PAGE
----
Breaking News Emails
MIDTERM MADNESS: Stacey Abrams wins big in Georgia
The Washington Post writes that Paul Ryan is losing his hold on House Republicans as the midterms inch nearer.
Could Republicans keep both the House and the Senate? FiveThirtyEight takes a look.
AR-2: French Hill’s opponent in the fall will be State Rep. Clarke Tucker.
AZ-SEN: Joe Arpaio says that Kelli Ward’s campaign manager tried to get him out of the race twice, offering to set him up with a paid speaking job.
CA-GOV: POLITICO looks at Trump’s endorsement of John Cox — and how it could help down the ballot.
Another poll shows an unpredictable race for second.
FL: The Tampa Bay Times asks what Florida Democrats could learn from the Georgia gubernatorial primary.
GA-GOV: Alex Seitz-Wald reports on Stacey Abrams’ big win in the Democratic primary.
Casey Cagle and Brian Kemp will duke it out in a runoff.
KY: A high school math teacher has ousted the Kentucky House majority leader after a wave of education protests.
KY-6: Amy McGrath is the winner of the KY-6 primary, setting her up for a clash against Andy Barr.
NV-SEN: POLITICO profiles Jacky Rosen.
SC-GOV: The South Carolina governors’ race is probably about to get ugly.
TX: After all that, Lizzie Pannill Fletcher easily beat Laura Moser in the runoff contest.
Lupe Valdez is the first openly gay and the first Latina to win a major party nomination for Texas governor.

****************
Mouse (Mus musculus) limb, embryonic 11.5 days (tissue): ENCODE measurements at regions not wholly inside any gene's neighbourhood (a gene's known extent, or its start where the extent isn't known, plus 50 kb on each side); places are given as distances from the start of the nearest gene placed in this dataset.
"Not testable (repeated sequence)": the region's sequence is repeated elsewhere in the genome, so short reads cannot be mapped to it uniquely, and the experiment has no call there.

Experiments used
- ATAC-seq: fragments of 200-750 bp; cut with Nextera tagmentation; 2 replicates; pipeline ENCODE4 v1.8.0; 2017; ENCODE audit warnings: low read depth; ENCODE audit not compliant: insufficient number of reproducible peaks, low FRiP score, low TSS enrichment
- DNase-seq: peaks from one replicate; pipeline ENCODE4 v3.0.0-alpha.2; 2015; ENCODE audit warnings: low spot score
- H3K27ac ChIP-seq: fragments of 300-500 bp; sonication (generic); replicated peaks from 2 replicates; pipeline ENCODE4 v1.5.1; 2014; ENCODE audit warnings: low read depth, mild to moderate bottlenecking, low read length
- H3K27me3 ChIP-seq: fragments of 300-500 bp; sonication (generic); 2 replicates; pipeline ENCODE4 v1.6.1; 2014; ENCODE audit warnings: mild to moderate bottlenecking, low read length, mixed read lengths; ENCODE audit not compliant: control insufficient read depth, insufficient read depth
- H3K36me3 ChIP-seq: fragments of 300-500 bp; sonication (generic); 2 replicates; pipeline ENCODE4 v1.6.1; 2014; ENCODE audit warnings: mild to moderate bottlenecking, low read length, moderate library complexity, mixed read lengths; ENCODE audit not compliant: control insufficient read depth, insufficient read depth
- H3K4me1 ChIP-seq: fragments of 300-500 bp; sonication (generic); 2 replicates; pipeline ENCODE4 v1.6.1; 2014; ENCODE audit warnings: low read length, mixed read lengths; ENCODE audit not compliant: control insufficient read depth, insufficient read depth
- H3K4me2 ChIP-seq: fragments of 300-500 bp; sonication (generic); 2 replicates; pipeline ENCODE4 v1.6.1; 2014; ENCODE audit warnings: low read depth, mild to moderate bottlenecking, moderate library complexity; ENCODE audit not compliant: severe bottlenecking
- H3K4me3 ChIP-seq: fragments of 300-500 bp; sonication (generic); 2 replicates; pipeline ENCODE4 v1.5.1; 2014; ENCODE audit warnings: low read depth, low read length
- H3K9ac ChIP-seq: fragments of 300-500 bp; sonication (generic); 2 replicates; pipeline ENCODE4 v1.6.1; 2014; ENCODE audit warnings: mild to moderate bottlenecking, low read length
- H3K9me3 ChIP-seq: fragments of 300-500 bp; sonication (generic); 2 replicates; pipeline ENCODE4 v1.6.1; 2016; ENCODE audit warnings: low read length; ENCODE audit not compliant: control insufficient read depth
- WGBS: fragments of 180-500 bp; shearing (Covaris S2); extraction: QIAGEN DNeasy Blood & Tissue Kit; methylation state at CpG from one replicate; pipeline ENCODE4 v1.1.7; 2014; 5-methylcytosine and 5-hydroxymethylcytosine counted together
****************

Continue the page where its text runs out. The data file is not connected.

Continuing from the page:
Gina Ortiz Jones will face Will Hurd in the fall.
Abby Livingston sums up the Republican House primary results here.
WI-SEN: The Wisconsin GOP has launched a pro-Vukmir radio ad that emphasizes immigration, NBC’s Shaquille Brewster reports.
TRUMP AGENDA: Weaponizing the “Deep State”
Jonathan Allen writes that Trump is weaponizing the idea of the “Deep State” to probe his own investigators.
Michael Cohen’s business partner in the taxi business, Evgeny Freidman, has agreed to work with the special counsel, the New York Times first reported.
The Navigator project, a group led by Democratic strategists and pollsters, has new polling on the Mueller investigation that finds nearly six in ten Americans — including a third of Democrats — think that the special counsel investigation has not yet uncovered any crimes. The survey also finds that messaging about the number of indictments already handed down is more effective than highlighting Mueller’s credentials.
Trump is backing away from his original demand that North Korea immediately denuclearize.
Congress has OK’d a “right to try” law.
And lawmakers have rolled back some Dodd-Frank regulations in a bipartisan deal.
The Washington Post: “The FBI has repeatedly provided grossly inflated statistics to Congress and the public about the extent of problems posed by encrypted cellphones, claiming investigators were locked out of nearly 7,800 devices connected to crimes last year when the correct number was much smaller, probably between 1,000 and 2,000, The Washington Post has learned.”
The Senate will finally release its sexual harassment legislation, writes Leigh Ann Caldwell.